China’s slowdown deepened in October as policy makers refrained from economy-wide stimulus, with industrial output and investment trailing estimates.
Factory production rose 7.7 percent from a year earlier, the second weakest pace since 2009, a government report showed today. Investment in fixed assets such as machinery expanded the least since 2001 from January through October, and retail sales gains also missed economists’ forecasts last month.
The government has kept to targeted steps to shore up the economy this year, rather than a broader response such as nationwide interest-rate cuts, to avert a repeat of a buildup in debt from the record 2008-2009 credit surge. With the focus instead on structural changes, leaders have discussed lowering their economic growth target for 2015.
“The data highlights downward pressure,” said Dariusz Kowalczyk, senior economist at Credit Agricole SA in Hong Kong. “It will encourage further monetary easing.”
After the figures, reports spread of a fresh initiative by the central bank to target liquidity injections. The People’s Bank of China is gauging city commercial banks’ demand for funds to support lending to small enterprises, according to an official with knowledge of the matter. The PBOC didn’t immediately respond to requests for comment.
Financial institutions in some provinces, including Jiangsu and Zhejiang, are submitting applications for collateralized central bank loans, according to the official. The PBOC will later decide the total size of the injections, which could run into tens of billions of yuan, the official said.
“Monetary policy will remain prudent with targeted easing,” said Zhu Qibing, macro economy analyst at China Minzu Securities Co. “Since October, the NDRC has been actively approving infrastructure projects, which is a clear attempt to stabilize growth.”
The National Development and Reform Commission, China’s top economic planning body, accelerated approvals for $113 billion of infrastructure projects, China National Radio reported last week. The 21 projects, including 16 railways and five airports, were approved between Oct. 16 and Nov. 5, according to the state broadcaster.
The Shanghai Composite Index fell 0.4 percent today.
Growth in retail sales of 11.5 percent in October compared with the 11.6 percent median projection of analysts surveyed by Bloomberg. The expansion in January through October fixed-asset investment excluding rural households was 15.9 percent versus estimates for a 16 percent increase.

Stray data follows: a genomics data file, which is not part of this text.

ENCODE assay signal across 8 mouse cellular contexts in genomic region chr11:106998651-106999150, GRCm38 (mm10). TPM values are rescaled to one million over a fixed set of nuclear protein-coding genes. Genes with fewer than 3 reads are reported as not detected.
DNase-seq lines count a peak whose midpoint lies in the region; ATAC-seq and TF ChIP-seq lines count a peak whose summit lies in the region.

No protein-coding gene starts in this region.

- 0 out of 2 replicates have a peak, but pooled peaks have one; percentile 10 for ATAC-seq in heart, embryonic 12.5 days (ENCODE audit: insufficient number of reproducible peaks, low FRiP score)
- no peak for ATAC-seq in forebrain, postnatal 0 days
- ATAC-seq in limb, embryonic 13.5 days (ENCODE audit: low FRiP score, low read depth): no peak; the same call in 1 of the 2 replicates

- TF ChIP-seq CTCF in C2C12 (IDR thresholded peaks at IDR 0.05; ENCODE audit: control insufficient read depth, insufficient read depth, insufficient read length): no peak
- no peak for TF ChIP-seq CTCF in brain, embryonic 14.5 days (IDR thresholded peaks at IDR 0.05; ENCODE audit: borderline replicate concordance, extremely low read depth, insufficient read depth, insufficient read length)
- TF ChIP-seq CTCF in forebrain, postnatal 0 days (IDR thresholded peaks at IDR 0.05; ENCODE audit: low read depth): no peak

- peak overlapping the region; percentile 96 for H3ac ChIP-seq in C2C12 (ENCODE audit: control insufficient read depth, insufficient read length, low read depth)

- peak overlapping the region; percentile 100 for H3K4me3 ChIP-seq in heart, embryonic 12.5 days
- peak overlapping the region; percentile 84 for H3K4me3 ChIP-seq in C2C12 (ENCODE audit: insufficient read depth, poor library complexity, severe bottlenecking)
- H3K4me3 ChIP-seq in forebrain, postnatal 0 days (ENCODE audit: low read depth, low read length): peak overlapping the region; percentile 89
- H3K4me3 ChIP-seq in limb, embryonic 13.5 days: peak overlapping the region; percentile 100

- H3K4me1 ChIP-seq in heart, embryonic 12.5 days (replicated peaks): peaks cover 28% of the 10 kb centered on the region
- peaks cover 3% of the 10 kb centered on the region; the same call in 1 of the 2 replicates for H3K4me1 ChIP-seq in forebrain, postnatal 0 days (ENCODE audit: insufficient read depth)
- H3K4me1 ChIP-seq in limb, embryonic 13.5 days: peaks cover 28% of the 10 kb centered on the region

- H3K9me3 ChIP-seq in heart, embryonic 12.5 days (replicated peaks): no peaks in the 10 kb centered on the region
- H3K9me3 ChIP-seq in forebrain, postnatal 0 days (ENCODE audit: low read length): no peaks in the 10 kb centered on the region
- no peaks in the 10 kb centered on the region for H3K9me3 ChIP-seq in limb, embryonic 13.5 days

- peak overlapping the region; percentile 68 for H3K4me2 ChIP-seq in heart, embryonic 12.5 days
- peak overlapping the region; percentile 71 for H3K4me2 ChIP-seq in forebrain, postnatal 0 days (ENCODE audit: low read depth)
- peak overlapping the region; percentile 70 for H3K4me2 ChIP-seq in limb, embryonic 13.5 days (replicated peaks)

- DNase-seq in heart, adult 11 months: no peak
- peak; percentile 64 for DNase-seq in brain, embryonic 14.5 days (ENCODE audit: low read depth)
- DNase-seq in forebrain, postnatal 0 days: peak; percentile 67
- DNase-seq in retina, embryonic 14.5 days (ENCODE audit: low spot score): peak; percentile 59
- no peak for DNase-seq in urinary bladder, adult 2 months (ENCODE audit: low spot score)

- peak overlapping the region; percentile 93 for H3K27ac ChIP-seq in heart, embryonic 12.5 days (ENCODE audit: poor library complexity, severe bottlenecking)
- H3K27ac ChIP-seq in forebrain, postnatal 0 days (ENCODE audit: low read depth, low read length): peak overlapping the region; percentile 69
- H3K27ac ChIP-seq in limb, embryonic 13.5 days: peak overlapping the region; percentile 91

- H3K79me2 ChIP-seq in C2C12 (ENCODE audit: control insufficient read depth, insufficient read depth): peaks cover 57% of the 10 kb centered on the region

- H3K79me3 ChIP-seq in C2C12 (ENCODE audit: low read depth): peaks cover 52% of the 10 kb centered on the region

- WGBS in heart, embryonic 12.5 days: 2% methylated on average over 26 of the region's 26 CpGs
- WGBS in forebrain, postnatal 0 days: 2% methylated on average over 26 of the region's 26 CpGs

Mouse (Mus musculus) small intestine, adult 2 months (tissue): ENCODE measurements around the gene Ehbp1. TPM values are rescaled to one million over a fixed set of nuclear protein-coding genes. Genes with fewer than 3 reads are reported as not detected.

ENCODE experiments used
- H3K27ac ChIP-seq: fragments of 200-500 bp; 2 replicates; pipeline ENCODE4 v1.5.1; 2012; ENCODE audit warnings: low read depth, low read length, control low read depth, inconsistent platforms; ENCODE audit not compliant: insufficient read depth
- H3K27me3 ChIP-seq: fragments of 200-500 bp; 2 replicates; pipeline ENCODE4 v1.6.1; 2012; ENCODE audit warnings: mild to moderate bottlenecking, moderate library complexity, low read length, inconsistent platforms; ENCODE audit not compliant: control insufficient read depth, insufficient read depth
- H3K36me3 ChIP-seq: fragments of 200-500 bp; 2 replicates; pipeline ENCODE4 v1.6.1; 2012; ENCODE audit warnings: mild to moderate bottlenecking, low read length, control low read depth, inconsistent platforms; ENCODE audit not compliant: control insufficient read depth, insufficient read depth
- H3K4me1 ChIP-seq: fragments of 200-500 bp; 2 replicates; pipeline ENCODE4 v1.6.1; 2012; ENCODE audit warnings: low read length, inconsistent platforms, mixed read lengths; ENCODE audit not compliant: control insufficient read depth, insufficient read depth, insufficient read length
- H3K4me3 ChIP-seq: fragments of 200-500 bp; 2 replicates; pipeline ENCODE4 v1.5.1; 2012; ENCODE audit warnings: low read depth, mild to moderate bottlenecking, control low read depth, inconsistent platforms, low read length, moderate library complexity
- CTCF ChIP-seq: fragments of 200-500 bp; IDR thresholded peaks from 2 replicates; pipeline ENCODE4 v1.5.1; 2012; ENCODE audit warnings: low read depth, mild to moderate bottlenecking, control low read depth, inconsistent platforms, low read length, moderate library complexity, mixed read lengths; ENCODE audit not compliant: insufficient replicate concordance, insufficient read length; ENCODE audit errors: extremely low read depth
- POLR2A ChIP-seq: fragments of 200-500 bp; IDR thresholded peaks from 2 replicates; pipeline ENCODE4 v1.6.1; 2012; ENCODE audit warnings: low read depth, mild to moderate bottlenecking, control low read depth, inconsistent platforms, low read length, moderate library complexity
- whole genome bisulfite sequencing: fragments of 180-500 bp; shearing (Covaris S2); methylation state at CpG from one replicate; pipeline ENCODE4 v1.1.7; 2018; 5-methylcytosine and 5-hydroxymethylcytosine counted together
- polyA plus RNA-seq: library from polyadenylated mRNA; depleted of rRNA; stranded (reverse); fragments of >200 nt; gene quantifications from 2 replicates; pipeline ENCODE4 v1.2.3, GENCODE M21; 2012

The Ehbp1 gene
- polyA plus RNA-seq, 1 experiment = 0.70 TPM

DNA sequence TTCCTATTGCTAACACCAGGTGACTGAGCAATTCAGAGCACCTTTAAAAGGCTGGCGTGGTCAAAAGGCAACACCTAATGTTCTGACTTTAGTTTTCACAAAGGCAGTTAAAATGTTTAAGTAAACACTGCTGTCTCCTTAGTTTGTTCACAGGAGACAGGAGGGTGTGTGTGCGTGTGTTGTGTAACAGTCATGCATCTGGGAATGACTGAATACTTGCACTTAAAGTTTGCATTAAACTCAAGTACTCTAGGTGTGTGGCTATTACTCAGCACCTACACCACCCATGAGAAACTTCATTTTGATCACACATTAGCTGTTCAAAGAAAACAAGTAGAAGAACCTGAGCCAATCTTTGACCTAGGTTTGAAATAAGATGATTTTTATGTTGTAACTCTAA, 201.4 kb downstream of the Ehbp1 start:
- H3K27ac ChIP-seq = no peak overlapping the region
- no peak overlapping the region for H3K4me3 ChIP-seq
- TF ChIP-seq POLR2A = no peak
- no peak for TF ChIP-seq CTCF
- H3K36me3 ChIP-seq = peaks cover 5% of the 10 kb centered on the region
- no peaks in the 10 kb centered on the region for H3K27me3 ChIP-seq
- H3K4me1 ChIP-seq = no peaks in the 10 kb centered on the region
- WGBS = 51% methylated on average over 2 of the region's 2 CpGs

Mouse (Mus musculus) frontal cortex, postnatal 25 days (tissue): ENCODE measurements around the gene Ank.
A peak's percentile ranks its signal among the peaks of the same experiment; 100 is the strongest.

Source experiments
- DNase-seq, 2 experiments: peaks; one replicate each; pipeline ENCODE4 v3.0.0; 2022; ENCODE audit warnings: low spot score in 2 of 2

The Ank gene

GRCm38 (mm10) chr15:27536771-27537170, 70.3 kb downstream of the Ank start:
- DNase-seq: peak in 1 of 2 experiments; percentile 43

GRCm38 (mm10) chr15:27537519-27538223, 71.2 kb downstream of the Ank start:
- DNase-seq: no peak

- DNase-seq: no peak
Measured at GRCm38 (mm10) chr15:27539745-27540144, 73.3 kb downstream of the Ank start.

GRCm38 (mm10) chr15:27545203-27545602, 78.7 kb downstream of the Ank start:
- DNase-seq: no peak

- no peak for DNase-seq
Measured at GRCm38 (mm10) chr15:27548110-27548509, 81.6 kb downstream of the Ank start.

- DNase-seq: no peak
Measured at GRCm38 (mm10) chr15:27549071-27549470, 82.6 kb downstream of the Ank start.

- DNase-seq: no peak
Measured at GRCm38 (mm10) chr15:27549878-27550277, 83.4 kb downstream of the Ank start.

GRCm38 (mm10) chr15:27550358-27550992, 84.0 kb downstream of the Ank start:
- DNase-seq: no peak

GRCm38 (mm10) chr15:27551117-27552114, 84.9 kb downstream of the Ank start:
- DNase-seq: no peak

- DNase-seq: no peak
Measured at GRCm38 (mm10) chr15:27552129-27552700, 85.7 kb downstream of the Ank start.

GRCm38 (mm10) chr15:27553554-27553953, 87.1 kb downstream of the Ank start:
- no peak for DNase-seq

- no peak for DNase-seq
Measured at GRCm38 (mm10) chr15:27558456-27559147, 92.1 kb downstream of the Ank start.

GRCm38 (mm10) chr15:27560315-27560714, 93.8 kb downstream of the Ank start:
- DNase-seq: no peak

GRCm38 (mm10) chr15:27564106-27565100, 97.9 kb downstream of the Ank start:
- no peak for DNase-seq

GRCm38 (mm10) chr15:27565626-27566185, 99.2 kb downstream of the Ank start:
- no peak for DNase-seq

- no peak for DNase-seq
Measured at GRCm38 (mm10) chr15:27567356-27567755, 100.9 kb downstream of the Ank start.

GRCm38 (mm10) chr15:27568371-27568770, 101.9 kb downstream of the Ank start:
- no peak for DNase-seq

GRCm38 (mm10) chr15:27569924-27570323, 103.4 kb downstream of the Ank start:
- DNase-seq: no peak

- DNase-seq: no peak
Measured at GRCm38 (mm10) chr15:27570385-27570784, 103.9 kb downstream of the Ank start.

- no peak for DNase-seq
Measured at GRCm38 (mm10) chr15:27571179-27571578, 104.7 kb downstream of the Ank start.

Factory gate prices fell 2.2 percent in October, a record 32nd straight decline, data this month showed. Factory output in November may be weighed by restrictions on pollution-intensive industries and construction in Beijing and five surrounding provinces, as the government sought cleaner skies for the Asia-Pacific Economic Cooperation forum.
Electricity output grew 1.9 percent from a year earlier in October, compared with September’s 4.1 percent increase, according to a statement from the National Bureau of Statistics. Analysts at Australia & New Zealand Banking Group Ltd. expect industrial production expansion could slow in November after northern provinces shut some steel mills to meet environmental requirements.
Leaders have discussed lowering the 2015 economic-growth target, according to a person with knowledge of the talks, giving more room to push structural changes aimed at lowering financial risks. China is headed for its slowest full-year expansion since 1990.
The central leading group for financial and economic affairs discussed growth targets including 7 percent, 7.3 percent, and below 7.5 percent, said the person, who asked not to be named because the discussions are private. The figure hasn’t been decided on, the person said. The State Council Information Office didn’t immediately respond to faxed questions seeking comment.
While GDP targets have historically been used as a baseline which the nation surpassed, that has changed this year with policy makers refraining from broad stimulus.
A survey of economists by Bloomberg News last month showed an expectation for a 2015 growth target of about 7 percent.
Property development investment in January through October gained 12.4 percent from the same period a year ago, the NBS said today. Property sales by value fell 7.9 percent in the period with residential transactions tumbling 9.9 percent.
“The real estate sector remains a drag on the economy,” Louis Kuijs, Royal Bank of Scotland Group Plc’s chief Greater China economist in Hong Kong, wrote in a note. “We expect the policy stance to remain supportive of growth, by stimulating infrastructure investment and urbanization, further relaxing of property market policies and taking more ‘targeted’ monetary easing steps.”
— With assistance by Xiaoqing Pi